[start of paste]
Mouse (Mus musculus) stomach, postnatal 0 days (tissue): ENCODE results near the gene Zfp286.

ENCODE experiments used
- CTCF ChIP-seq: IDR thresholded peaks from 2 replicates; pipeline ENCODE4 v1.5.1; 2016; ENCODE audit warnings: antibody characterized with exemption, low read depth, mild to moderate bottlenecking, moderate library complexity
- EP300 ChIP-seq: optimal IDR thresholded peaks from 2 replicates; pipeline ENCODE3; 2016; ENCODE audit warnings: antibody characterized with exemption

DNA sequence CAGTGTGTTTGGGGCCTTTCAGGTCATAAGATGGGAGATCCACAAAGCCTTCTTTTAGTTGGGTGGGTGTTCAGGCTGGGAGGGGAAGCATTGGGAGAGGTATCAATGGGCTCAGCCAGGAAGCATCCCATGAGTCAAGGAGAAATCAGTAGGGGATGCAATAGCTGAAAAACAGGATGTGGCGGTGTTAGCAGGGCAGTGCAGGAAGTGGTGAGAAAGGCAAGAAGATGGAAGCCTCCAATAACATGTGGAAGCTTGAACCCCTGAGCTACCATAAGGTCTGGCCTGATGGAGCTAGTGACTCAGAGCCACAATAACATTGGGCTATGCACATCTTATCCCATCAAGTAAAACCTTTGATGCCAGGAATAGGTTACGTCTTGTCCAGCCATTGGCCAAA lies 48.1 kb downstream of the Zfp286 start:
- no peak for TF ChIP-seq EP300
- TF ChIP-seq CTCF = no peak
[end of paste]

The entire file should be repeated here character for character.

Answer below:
Mouse (Mus musculus) stomach, postnatal 0 days (tissue): ENCODE results near the gene Zfp286.

ENCODE experiments used
- CTCF ChIP-seq: IDR thresholded peaks from 2 replicates; pipeline ENCODE4 v1.5.1; 2016; ENCODE audit warnings: antibody characterized with exemption, low read depth, mild to moderate bottlenecking, moderate library complexity
- EP300 ChIP-seq: optimal IDR thresholded peaks from 2 replicates; pipeline ENCODE3; 2016; ENCODE audit warnings: antibody characterized with exemption

DNA sequence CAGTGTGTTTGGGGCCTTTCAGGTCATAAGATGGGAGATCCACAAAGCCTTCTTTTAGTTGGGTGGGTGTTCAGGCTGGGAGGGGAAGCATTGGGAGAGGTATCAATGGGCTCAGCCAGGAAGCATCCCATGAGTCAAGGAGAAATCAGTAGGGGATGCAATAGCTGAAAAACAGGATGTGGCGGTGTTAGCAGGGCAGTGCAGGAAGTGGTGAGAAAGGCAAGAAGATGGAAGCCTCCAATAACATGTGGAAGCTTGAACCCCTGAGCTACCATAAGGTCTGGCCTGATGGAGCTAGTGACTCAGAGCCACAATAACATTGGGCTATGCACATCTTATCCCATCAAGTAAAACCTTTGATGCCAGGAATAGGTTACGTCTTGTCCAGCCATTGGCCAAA lies 48.1 kb downstream of the Zfp286 start:
- no peak for TF ChIP-seq EP300
- TF ChIP-seq CTCF = no peak